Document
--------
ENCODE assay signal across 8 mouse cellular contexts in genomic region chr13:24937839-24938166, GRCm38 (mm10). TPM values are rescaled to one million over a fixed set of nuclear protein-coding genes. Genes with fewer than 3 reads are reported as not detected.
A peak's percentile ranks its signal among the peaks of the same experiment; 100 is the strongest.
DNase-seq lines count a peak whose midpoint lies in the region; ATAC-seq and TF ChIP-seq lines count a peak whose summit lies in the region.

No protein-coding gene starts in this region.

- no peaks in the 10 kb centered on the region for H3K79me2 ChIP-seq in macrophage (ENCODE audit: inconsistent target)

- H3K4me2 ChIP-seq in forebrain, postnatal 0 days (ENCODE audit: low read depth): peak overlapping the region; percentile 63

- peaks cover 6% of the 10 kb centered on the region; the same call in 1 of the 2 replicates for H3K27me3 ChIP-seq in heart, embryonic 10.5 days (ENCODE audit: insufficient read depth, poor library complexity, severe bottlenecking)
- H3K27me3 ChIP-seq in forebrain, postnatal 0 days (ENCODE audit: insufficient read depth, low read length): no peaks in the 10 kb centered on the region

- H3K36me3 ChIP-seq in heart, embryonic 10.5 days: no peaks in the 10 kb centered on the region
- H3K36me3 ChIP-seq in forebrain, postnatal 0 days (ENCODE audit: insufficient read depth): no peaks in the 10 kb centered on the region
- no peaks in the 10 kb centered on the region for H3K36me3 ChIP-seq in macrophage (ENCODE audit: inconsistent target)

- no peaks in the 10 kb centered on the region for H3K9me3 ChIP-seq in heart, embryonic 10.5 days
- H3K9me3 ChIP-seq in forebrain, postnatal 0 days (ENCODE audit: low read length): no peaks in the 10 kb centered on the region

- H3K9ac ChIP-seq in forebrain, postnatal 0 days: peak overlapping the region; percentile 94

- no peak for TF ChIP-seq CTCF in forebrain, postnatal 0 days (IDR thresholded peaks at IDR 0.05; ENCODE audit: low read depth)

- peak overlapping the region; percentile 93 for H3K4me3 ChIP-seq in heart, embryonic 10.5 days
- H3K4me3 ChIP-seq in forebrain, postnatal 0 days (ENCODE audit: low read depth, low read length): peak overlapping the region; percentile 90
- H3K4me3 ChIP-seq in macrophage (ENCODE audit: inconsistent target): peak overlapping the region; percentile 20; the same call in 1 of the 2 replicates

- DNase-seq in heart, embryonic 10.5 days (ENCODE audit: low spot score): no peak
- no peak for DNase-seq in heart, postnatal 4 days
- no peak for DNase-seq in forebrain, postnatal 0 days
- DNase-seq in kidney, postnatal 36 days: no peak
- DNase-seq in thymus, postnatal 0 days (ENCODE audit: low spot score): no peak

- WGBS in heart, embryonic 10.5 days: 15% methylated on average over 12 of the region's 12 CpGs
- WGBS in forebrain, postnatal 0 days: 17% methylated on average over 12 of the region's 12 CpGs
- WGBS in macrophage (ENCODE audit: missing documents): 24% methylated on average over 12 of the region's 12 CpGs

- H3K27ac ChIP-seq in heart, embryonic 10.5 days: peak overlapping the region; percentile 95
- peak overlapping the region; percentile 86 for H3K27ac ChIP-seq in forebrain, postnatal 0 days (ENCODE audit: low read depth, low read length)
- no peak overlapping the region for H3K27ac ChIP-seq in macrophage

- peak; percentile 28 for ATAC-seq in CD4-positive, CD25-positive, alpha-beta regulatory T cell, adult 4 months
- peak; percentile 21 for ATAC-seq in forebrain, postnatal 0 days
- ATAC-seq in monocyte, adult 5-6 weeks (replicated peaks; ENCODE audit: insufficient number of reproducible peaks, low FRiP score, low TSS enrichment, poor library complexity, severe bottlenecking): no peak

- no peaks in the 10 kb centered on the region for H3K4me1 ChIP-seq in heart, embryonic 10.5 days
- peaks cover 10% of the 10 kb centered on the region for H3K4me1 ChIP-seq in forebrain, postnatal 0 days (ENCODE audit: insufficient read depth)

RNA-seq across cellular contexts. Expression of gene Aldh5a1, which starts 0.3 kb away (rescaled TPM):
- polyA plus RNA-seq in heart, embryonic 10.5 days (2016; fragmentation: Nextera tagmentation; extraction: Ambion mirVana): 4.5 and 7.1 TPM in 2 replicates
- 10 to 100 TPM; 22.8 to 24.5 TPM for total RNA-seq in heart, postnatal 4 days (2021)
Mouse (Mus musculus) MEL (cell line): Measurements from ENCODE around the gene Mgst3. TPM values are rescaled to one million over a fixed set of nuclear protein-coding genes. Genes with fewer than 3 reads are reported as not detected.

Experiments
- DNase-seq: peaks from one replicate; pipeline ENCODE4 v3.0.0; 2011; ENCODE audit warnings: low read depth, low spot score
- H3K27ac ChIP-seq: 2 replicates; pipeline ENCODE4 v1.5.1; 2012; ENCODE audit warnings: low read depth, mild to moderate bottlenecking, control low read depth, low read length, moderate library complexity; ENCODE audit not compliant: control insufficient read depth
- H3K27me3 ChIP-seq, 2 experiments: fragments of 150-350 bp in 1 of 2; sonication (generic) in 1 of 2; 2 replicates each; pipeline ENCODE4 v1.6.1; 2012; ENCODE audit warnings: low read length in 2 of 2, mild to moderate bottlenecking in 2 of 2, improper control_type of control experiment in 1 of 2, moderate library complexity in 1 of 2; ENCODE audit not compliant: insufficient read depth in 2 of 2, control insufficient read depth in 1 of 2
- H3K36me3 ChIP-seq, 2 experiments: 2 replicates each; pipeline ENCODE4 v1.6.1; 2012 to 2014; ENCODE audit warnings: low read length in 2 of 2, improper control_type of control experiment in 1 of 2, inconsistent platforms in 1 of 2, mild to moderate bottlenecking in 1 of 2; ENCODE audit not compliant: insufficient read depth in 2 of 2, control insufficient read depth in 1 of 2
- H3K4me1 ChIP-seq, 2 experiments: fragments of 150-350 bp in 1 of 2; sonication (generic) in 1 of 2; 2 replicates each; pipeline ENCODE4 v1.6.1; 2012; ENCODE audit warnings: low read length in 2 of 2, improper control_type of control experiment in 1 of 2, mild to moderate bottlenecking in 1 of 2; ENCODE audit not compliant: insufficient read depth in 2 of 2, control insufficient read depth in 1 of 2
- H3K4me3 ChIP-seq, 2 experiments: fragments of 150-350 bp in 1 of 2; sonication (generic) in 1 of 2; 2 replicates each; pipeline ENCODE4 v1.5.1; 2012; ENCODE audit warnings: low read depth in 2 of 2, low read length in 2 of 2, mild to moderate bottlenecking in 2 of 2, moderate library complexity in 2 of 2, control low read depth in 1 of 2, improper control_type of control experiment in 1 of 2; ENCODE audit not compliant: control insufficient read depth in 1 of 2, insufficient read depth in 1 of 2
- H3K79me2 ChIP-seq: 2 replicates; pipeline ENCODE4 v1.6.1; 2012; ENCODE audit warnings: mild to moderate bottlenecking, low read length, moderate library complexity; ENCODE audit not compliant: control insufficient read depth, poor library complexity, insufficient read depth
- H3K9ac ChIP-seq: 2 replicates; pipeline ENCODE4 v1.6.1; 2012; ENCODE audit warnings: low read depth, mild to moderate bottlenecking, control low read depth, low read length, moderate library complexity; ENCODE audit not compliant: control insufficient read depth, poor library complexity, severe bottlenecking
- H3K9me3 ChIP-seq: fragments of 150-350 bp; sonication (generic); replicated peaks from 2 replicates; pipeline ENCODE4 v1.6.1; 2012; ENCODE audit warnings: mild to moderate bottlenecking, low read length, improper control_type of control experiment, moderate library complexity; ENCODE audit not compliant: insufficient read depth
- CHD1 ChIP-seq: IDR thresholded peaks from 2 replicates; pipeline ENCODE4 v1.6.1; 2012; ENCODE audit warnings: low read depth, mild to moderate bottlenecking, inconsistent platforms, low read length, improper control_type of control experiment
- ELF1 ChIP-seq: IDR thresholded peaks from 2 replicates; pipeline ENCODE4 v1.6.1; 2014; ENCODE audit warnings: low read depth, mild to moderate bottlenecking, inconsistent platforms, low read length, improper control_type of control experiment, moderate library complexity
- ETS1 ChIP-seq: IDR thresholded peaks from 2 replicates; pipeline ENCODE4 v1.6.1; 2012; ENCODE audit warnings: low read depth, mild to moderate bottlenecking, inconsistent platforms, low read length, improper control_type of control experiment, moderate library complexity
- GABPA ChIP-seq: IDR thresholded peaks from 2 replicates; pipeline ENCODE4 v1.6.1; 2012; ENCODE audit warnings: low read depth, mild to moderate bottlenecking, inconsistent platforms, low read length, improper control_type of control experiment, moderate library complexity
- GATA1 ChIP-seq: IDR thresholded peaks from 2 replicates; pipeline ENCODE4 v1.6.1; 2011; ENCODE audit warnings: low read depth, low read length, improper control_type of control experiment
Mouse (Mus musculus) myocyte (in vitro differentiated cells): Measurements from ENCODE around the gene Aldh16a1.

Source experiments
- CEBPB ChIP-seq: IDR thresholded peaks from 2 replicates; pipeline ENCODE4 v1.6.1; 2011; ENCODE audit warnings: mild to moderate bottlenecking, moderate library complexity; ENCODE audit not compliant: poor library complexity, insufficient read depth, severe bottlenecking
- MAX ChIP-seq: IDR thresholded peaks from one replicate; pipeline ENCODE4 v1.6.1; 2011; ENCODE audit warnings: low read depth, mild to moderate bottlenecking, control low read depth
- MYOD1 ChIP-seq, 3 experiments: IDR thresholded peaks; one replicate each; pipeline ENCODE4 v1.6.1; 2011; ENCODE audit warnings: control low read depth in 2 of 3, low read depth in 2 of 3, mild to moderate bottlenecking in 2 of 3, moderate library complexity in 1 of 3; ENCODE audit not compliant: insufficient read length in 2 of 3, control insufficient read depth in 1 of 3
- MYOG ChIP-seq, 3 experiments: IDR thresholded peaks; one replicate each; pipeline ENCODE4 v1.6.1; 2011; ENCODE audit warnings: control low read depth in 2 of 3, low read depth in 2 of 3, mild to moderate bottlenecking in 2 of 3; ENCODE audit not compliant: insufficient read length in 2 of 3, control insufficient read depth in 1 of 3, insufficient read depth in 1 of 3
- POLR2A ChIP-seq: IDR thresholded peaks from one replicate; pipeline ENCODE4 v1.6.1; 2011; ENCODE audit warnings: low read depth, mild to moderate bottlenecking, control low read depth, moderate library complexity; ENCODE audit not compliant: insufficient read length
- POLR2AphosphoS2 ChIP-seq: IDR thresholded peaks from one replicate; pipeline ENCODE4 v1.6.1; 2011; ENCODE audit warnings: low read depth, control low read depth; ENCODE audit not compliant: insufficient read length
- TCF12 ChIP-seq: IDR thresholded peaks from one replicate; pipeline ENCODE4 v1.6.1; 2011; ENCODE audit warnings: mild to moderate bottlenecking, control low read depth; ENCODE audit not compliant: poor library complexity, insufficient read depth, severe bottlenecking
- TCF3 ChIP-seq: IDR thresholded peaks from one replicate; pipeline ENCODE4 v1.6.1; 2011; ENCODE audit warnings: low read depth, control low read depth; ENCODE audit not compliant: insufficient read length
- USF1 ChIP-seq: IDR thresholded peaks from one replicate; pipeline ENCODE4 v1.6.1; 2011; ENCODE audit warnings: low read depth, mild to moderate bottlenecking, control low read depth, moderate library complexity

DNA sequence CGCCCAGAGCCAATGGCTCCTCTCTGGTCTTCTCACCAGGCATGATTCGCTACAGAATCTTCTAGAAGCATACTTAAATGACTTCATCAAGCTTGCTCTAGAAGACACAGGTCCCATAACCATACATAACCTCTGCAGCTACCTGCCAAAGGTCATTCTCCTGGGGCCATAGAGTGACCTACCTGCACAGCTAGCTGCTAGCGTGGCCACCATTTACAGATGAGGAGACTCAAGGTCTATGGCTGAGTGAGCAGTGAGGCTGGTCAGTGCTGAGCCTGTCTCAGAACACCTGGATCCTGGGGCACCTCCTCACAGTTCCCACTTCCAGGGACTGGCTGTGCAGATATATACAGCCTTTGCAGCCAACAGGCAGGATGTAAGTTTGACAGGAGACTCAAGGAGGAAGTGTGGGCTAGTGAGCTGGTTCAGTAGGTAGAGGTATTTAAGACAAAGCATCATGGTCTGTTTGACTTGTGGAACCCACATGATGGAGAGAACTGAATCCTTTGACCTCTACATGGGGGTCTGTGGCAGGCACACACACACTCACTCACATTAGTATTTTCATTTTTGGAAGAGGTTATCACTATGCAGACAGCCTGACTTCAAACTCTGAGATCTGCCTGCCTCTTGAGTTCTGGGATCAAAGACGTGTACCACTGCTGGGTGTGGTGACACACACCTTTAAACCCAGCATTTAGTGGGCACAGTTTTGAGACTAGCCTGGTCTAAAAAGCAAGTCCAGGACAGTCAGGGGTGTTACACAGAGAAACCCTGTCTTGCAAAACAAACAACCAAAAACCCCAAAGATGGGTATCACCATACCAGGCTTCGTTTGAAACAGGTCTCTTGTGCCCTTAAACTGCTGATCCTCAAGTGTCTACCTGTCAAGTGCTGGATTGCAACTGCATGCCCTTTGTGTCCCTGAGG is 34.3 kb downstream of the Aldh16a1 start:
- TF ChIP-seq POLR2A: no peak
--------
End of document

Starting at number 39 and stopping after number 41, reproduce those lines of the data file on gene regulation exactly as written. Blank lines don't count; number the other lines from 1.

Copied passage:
Experiments
- DNase-seq: peaks from one replicate; pipeline ENCODE4 v3.0.0; 2011; ENCODE audit warnings: low read depth, low spot score
- H3K27ac ChIP-seq: 2 replicates; pipeline ENCODE4 v1.5.1; 2012; ENCODE audit warnings: low read depth, mild to moderate bottlenecking, control low read depth, low read length, moderate library complexity; ENCODE audit not compliant: control insufficient read depth